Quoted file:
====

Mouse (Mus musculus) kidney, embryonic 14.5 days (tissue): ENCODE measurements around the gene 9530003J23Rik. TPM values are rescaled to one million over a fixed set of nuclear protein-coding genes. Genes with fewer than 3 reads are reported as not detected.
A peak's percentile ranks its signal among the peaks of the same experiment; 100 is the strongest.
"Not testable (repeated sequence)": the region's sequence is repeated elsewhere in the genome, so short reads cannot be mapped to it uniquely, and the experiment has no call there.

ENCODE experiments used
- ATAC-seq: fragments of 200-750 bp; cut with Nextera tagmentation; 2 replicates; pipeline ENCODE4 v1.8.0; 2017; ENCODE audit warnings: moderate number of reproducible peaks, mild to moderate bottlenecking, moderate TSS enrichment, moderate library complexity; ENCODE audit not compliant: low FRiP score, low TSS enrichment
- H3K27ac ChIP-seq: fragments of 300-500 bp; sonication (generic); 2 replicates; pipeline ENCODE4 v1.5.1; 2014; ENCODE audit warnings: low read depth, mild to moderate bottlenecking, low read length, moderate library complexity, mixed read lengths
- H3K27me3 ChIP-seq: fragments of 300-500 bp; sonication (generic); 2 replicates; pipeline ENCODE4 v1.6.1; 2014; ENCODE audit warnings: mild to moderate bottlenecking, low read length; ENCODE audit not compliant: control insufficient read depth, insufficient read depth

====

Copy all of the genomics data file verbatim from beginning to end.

Mouse (Mus musculus) kidney, embryonic 14.5 days (tissue): ENCODE measurements around the gene 9530003J23Rik. TPM values are rescaled to one million over a fixed set of nuclear protein-coding genes. Genes with fewer than 3 reads are reported as not detected.
A peak's percentile ranks its signal among the peaks of the same experiment; 100 is the strongest.
"Not testable (repeated sequence)": the region's sequence is repeated elsewhere in the genome, so short reads cannot be mapped to it uniquely, and the experiment has no call there.

ENCODE experiments used
- ATAC-seq: fragments of 200-750 bp; cut with Nextera tagmentation; 2 replicates; pipeline ENCODE4 v1.8.0; 2017; ENCODE audit warnings: moderate number of reproducible peaks, mild to moderate bottlenecking, moderate TSS enrichment, moderate library complexity; ENCODE audit not compliant: low FRiP score, low TSS enrichment
- H3K27ac ChIP-seq: fragments of 300-500 bp; sonication (generic); 2 replicates; pipeline ENCODE4 v1.5.1; 2014; ENCODE audit warnings: low read depth, mild to moderate bottlenecking, low read length, moderate library complexity, mixed read lengths
- H3K27me3 ChIP-seq: fragments of 300-500 bp; sonication (generic); 2 replicates; pipeline ENCODE4 v1.6.1; 2014; ENCODE audit warnings: mild to moderate bottlenecking, low read length; ENCODE audit not compliant: control insufficient read depth, insufficient read depth